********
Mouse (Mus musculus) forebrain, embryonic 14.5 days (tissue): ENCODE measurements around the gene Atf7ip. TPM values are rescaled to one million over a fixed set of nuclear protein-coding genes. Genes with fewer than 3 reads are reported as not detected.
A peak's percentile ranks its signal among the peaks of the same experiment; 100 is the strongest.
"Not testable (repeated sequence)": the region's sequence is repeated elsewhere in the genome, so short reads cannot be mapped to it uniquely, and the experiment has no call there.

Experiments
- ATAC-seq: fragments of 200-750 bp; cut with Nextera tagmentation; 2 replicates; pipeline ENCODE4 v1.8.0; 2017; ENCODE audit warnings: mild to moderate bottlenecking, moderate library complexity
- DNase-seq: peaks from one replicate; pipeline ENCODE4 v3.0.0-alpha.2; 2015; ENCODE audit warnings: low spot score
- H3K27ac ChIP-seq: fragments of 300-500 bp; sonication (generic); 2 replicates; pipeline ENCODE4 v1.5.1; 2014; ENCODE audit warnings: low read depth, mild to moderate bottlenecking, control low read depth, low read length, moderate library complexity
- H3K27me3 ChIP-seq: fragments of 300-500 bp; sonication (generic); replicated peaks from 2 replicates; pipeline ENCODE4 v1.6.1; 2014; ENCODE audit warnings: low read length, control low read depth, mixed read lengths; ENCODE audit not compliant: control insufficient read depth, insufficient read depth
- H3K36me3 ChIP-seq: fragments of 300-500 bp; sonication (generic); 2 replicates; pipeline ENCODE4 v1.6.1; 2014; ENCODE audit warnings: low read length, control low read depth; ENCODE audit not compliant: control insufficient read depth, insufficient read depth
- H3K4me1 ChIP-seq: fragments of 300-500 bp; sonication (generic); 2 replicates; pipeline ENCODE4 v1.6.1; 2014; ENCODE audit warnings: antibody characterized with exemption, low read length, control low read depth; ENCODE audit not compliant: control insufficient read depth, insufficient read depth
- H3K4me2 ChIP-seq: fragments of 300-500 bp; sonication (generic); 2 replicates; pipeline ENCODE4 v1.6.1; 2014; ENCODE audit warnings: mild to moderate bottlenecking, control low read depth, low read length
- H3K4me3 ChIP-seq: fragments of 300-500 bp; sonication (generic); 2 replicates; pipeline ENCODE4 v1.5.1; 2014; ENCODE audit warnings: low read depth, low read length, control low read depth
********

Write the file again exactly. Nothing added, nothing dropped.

Mouse (Mus musculus) forebrain, embryonic 14.5 days (tissue): ENCODE measurements around the gene Atf7ip. TPM values are rescaled to one million over a fixed set of nuclear protein-coding genes. Genes with fewer than 3 reads are reported as not detected.
A peak's percentile ranks its signal among the peaks of the same experiment; 100 is the strongest.
"Not testable (repeated sequence)": the region's sequence is repeated elsewhere in the genome, so short reads cannot be mapped to it uniquely, and the experiment has no call there.

Experiments
- ATAC-seq: fragments of 200-750 bp; cut with Nextera tagmentation; 2 replicates; pipeline ENCODE4 v1.8.0; 2017; ENCODE audit warnings: mild to moderate bottlenecking, moderate library complexity
- DNase-seq: peaks from one replicate; pipeline ENCODE4 v3.0.0-alpha.2; 2015; ENCODE audit warnings: low spot score
- H3K27ac ChIP-seq: fragments of 300-500 bp; sonication (generic); 2 replicates; pipeline ENCODE4 v1.5.1; 2014; ENCODE audit warnings: low read depth, mild to moderate bottlenecking, control low read depth, low read length, moderate library complexity
- H3K27me3 ChIP-seq: fragments of 300-500 bp; sonication (generic); replicated peaks from 2 replicates; pipeline ENCODE4 v1.6.1; 2014; ENCODE audit warnings: low read length, control low read depth, mixed read lengths; ENCODE audit not compliant: control insufficient read depth, insufficient read depth
- H3K36me3 ChIP-seq: fragments of 300-500 bp; sonication (generic); 2 replicates; pipeline ENCODE4 v1.6.1; 2014; ENCODE audit warnings: low read length, control low read depth; ENCODE audit not compliant: control insufficient read depth, insufficient read depth
- H3K4me1 ChIP-seq: fragments of 300-500 bp; sonication (generic); 2 replicates; pipeline ENCODE4 v1.6.1; 2014; ENCODE audit warnings: antibody characterized with exemption, low read length, control low read depth; ENCODE audit not compliant: control insufficient read depth, insufficient read depth
- H3K4me2 ChIP-seq: fragments of 300-500 bp; sonication (generic); 2 replicates; pipeline ENCODE4 v1.6.1; 2014; ENCODE audit warnings: mild to moderate bottlenecking, control low read depth, low read length
- H3K4me3 ChIP-seq: fragments of 300-500 bp; sonication (generic); 2 replicates; pipeline ENCODE4 v1.5.1; 2014; ENCODE audit warnings: low read depth, low read length, control low read depth